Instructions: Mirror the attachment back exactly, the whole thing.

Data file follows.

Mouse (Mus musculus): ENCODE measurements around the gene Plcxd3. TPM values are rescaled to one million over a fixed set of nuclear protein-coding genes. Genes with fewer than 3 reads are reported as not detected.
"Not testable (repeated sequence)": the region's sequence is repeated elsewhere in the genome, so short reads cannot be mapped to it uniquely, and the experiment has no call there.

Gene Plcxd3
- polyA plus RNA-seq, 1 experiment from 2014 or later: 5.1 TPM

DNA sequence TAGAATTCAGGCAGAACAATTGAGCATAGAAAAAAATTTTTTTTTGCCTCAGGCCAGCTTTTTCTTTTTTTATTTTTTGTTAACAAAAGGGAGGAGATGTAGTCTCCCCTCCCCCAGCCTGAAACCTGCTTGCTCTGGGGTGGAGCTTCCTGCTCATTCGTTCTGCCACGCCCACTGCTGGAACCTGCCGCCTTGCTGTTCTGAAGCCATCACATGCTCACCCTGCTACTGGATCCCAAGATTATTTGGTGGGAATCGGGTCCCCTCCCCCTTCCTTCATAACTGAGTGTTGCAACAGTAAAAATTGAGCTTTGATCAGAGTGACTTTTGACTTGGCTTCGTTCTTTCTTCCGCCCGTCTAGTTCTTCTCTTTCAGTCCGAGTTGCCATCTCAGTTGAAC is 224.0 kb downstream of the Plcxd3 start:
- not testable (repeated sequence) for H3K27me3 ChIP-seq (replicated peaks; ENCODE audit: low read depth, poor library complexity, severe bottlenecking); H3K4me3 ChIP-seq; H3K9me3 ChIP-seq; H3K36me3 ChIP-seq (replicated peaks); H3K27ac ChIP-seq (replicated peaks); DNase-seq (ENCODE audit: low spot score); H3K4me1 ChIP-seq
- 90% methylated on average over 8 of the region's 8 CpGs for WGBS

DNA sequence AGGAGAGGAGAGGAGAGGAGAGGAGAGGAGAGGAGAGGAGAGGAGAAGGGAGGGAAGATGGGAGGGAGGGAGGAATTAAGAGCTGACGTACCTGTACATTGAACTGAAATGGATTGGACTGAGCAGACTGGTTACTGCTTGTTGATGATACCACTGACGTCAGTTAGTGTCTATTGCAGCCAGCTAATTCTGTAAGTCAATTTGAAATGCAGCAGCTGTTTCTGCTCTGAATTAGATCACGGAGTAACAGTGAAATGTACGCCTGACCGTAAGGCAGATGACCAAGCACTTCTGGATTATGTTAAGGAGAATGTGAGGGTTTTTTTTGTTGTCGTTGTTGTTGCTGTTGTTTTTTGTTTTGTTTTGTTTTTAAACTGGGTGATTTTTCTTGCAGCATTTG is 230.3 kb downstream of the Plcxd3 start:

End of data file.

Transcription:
Mouse (Mus musculus): ENCODE measurements around the gene Plcxd3. TPM values are rescaled to one million over a fixed set of nuclear protein-coding genes. Genes with fewer than 3 reads are reported as not detected.
"Not testable (repeated sequence)": the region's sequence is repeated elsewhere in the genome, so short reads cannot be mapped to it uniquely, and the experiment has no call there.

Gene Plcxd3
- polyA plus RNA-seq, 1 experiment from 2014 or later: 5.1 TPM

DNA sequence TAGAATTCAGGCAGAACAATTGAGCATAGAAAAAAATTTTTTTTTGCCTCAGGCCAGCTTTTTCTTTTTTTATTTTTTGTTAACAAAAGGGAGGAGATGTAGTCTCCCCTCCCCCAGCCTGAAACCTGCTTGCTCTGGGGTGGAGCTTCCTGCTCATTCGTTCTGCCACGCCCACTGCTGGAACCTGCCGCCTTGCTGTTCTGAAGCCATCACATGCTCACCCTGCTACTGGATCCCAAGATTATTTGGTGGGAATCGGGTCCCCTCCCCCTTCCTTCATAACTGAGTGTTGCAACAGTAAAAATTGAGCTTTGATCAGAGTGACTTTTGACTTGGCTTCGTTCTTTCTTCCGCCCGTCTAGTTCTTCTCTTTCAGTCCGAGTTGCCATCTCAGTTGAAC is 224.0 kb downstream of the Plcxd3 start:
- not testable (repeated sequence) for H3K27me3 ChIP-seq (replicated peaks; ENCODE audit: low read depth, poor library complexity, severe bottlenecking); H3K4me3 ChIP-seq; H3K9me3 ChIP-seq; H3K36me3 ChIP-seq (replicated peaks); H3K27ac ChIP-seq (replicated peaks); DNase-seq (ENCODE audit: low spot score); H3K4me1 ChIP-seq
- 90% methylated on average over 8 of the region's 8 CpGs for WGBS

DNA sequence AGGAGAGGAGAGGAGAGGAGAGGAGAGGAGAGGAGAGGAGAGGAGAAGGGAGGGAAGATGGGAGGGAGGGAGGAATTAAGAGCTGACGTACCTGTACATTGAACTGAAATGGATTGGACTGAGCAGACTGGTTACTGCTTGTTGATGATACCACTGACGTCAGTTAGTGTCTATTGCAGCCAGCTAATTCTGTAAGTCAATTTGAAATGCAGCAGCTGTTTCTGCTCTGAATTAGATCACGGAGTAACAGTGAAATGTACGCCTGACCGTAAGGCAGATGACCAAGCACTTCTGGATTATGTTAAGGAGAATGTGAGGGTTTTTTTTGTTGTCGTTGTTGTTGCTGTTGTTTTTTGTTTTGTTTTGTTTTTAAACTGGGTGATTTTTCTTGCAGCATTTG is 230.3 kb downstream of the Plcxd3 start: